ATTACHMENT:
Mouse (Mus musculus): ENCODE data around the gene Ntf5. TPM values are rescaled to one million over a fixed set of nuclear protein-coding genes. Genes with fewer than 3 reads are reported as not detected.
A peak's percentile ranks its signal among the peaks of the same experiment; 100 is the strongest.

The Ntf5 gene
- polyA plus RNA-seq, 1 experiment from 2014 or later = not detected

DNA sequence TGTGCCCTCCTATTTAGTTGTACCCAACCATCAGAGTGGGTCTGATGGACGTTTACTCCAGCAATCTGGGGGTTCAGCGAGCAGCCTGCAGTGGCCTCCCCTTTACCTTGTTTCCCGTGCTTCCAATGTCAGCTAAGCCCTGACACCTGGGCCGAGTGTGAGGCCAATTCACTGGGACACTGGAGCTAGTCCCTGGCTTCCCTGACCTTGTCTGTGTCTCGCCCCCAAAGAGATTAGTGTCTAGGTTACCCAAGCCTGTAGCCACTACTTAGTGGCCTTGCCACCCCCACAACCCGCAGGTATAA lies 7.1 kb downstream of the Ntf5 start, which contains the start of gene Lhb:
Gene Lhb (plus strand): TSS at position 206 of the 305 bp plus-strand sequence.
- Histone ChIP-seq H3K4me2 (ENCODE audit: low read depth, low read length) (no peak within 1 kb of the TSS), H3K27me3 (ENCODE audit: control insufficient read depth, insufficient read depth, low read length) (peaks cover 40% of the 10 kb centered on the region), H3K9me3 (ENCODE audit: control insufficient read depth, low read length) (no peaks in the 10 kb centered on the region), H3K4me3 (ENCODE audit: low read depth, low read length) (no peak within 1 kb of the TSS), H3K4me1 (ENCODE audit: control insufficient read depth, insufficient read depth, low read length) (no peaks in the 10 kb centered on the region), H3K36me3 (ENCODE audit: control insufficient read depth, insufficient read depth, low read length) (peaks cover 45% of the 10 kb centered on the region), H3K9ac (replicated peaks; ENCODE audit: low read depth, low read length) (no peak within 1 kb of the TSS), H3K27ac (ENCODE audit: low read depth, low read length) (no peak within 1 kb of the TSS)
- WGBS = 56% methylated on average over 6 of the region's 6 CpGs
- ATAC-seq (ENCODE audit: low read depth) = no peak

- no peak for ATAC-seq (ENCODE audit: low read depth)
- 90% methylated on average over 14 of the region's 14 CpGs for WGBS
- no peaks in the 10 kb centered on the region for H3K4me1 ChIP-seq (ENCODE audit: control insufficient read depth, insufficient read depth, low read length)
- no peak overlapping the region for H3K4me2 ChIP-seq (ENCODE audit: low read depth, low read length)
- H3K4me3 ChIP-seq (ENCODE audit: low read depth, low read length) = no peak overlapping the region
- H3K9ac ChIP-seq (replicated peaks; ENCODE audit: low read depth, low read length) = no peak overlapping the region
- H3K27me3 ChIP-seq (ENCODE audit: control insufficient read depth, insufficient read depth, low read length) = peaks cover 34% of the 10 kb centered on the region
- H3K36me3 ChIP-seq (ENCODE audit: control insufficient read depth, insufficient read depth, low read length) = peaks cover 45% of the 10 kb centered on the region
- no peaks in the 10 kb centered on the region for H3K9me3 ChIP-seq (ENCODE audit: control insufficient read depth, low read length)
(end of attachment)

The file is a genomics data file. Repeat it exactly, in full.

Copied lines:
Mouse (Mus musculus): ENCODE data around the gene Ntf5. TPM values are rescaled to one million over a fixed set of nuclear protein-coding genes. Genes with fewer than 3 reads are reported as not detected.
A peak's percentile ranks its signal among the peaks of the same experiment; 100 is the strongest.

The Ntf5 gene
- polyA plus RNA-seq, 1 experiment from 2014 or later = not detected

DNA sequence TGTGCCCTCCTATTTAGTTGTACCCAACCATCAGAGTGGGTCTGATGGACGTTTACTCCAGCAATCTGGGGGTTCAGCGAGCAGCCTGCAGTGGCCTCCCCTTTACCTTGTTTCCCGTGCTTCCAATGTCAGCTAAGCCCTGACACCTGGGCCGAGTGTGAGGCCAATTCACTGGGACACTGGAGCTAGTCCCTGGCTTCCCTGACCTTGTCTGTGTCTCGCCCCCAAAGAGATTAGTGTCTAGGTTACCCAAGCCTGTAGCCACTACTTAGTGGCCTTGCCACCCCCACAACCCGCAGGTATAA lies 7.1 kb downstream of the Ntf5 start, which contains the start of gene Lhb:
Gene Lhb (plus strand): TSS at position 206 of the 305 bp plus-strand sequence.
- Histone ChIP-seq H3K4me2 (ENCODE audit: low read depth, low read length) (no peak within 1 kb of the TSS), H3K27me3 (ENCODE audit: control insufficient read depth, insufficient read depth, low read length) (peaks cover 40% of the 10 kb centered on the region), H3K9me3 (ENCODE audit: control insufficient read depth, low read length) (no peaks in the 10 kb centered on the region), H3K4me3 (ENCODE audit: low read depth, low read length) (no peak within 1 kb of the TSS), H3K4me1 (ENCODE audit: control insufficient read depth, insufficient read depth, low read length) (no peaks in the 10 kb centered on the region), H3K36me3 (ENCODE audit: control insufficient read depth, insufficient read depth, low read length) (peaks cover 45% of the 10 kb centered on the region), H3K9ac (replicated peaks; ENCODE audit: low read depth, low read length) (no peak within 1 kb of the TSS), H3K27ac (ENCODE audit: low read depth, low read length) (no peak within 1 kb of the TSS)
- WGBS = 56% methylated on average over 6 of the region's 6 CpGs
- ATAC-seq (ENCODE audit: low read depth) = no peak

- no peak for ATAC-seq (ENCODE audit: low read depth)
- 90% methylated on average over 14 of the region's 14 CpGs for WGBS
- no peaks in the 10 kb centered on the region for H3K4me1 ChIP-seq (ENCODE audit: control insufficient read depth, insufficient read depth, low read length)
- no peak overlapping the region for H3K4me2 ChIP-seq (ENCODE audit: low read depth, low read length)
- H3K4me3 ChIP-seq (ENCODE audit: low read depth, low read length) = no peak overlapping the region
- H3K9ac ChIP-seq (replicated peaks; ENCODE audit: low read depth, low read length) = no peak overlapping the region
- H3K27me3 ChIP-seq (ENCODE audit: control insufficient read depth, insufficient read depth, low read length) = peaks cover 34% of the 10 kb centered on the region
- H3K36me3 ChIP-seq (ENCODE audit: control insufficient read depth, insufficient read depth, low read length) = peaks cover 45% of the 10 kb centered on the region
- no peaks in the 10 kb centered on the region for H3K9me3 ChIP-seq (ENCODE audit: control insufficient read depth, low read length)